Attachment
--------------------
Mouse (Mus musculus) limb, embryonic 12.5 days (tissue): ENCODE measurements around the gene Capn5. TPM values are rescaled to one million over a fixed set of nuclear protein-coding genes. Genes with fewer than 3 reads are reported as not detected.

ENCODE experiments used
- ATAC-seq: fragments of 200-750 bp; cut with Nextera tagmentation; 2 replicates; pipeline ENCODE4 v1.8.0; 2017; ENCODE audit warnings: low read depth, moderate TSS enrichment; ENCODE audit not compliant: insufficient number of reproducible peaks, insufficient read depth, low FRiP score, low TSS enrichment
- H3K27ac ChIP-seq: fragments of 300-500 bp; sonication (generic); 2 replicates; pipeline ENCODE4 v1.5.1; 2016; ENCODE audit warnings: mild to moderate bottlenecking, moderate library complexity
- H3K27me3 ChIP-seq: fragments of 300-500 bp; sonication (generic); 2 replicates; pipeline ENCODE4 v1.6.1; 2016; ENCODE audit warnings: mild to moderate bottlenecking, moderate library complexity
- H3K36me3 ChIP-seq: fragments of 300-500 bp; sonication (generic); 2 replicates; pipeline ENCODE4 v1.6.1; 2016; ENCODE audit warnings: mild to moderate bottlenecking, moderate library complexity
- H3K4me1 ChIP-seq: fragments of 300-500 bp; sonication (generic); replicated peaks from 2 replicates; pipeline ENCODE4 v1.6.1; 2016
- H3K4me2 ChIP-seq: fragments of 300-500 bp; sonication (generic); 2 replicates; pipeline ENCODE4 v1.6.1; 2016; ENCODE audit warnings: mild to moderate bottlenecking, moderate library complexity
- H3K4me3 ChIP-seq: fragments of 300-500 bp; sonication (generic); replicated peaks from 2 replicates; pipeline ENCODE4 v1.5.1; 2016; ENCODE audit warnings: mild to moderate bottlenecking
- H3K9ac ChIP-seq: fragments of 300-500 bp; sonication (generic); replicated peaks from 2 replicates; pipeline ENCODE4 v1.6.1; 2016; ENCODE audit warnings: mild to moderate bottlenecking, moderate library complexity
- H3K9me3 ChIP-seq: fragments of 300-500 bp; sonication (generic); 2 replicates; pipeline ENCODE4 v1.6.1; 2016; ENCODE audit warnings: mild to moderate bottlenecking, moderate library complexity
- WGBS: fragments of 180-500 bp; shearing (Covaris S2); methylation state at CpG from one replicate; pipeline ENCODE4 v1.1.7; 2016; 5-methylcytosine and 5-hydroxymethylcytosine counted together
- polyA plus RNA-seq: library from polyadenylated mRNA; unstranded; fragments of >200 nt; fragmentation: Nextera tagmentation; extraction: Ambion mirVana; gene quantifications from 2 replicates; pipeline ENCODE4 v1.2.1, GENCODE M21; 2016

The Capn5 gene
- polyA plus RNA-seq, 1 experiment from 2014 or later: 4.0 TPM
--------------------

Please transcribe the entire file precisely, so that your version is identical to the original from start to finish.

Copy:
Mouse (Mus musculus) limb, embryonic 12.5 days (tissue): ENCODE measurements around the gene Capn5. TPM values are rescaled to one million over a fixed set of nuclear protein-coding genes. Genes with fewer than 3 reads are reported as not detected.

ENCODE experiments used
- ATAC-seq: fragments of 200-750 bp; cut with Nextera tagmentation; 2 replicates; pipeline ENCODE4 v1.8.0; 2017; ENCODE audit warnings: low read depth, moderate TSS enrichment; ENCODE audit not compliant: insufficient number of reproducible peaks, insufficient read depth, low FRiP score, low TSS enrichment
- H3K27ac ChIP-seq: fragments of 300-500 bp; sonication (generic); 2 replicates; pipeline ENCODE4 v1.5.1; 2016; ENCODE audit warnings: mild to moderate bottlenecking, moderate library complexity
- H3K27me3 ChIP-seq: fragments of 300-500 bp; sonication (generic); 2 replicates; pipeline ENCODE4 v1.6.1; 2016; ENCODE audit warnings: mild to moderate bottlenecking, moderate library complexity
- H3K36me3 ChIP-seq: fragments of 300-500 bp; sonication (generic); 2 replicates; pipeline ENCODE4 v1.6.1; 2016; ENCODE audit warnings: mild to moderate bottlenecking, moderate library complexity
- H3K4me1 ChIP-seq: fragments of 300-500 bp; sonication (generic); replicated peaks from 2 replicates; pipeline ENCODE4 v1.6.1; 2016
- H3K4me2 ChIP-seq: fragments of 300-500 bp; sonication (generic); 2 replicates; pipeline ENCODE4 v1.6.1; 2016; ENCODE audit warnings: mild to moderate bottlenecking, moderate library complexity
- H3K4me3 ChIP-seq: fragments of 300-500 bp; sonication (generic); replicated peaks from 2 replicates; pipeline ENCODE4 v1.5.1; 2016; ENCODE audit warnings: mild to moderate bottlenecking
- H3K9ac ChIP-seq: fragments of 300-500 bp; sonication (generic); replicated peaks from 2 replicates; pipeline ENCODE4 v1.6.1; 2016; ENCODE audit warnings: mild to moderate bottlenecking, moderate library complexity
- H3K9me3 ChIP-seq: fragments of 300-500 bp; sonication (generic); 2 replicates; pipeline ENCODE4 v1.6.1; 2016; ENCODE audit warnings: mild to moderate bottlenecking, moderate library complexity
- WGBS: fragments of 180-500 bp; shearing (Covaris S2); methylation state at CpG from one replicate; pipeline ENCODE4 v1.1.7; 2016; 5-methylcytosine and 5-hydroxymethylcytosine counted together
- polyA plus RNA-seq: library from polyadenylated mRNA; unstranded; fragments of >200 nt; fragmentation: Nextera tagmentation; extraction: Ambion mirVana; gene quantifications from 2 replicates; pipeline ENCODE4 v1.2.1, GENCODE M21; 2016

The Capn5 gene
- polyA plus RNA-seq, 1 experiment from 2014 or later: 4.0 TPM